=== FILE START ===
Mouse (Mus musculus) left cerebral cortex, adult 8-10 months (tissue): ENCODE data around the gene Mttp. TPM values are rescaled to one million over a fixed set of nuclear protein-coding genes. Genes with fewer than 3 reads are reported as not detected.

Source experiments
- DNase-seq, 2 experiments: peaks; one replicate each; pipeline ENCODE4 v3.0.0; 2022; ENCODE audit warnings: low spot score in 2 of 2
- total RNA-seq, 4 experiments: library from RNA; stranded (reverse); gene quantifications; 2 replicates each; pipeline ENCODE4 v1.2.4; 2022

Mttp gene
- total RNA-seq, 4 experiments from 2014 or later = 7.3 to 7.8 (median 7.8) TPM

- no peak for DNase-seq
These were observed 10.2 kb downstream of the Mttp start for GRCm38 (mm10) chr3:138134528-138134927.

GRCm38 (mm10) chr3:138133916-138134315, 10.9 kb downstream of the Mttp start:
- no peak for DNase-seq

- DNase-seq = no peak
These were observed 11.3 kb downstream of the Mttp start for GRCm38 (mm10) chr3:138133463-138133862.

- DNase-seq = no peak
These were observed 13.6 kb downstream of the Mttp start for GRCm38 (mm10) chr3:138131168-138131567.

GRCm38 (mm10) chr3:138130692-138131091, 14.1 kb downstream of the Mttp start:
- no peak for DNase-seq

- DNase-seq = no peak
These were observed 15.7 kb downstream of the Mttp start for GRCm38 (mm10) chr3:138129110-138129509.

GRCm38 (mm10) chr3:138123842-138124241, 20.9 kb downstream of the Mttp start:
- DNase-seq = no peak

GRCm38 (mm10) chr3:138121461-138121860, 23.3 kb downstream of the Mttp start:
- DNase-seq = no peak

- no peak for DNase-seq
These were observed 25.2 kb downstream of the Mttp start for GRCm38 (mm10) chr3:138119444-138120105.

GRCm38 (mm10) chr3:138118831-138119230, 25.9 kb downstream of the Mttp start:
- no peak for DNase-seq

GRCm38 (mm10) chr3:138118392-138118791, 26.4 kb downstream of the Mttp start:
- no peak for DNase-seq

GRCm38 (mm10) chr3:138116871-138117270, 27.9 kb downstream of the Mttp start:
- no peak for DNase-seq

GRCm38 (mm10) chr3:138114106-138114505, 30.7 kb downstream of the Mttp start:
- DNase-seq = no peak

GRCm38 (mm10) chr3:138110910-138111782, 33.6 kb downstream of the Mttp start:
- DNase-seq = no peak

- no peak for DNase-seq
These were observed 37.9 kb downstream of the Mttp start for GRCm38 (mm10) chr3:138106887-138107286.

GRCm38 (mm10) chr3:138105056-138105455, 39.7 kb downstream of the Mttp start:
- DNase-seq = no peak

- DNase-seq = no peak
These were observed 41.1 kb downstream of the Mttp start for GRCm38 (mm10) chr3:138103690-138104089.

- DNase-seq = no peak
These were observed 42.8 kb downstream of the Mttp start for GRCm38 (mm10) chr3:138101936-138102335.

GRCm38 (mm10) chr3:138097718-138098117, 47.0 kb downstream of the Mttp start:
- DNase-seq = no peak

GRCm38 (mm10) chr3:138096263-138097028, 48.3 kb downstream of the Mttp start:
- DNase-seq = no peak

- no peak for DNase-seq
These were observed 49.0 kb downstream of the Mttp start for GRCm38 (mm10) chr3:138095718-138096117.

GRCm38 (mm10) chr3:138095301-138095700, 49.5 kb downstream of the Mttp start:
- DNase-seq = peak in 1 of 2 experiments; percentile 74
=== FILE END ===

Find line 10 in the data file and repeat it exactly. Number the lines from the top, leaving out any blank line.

- no peak for DNase-seq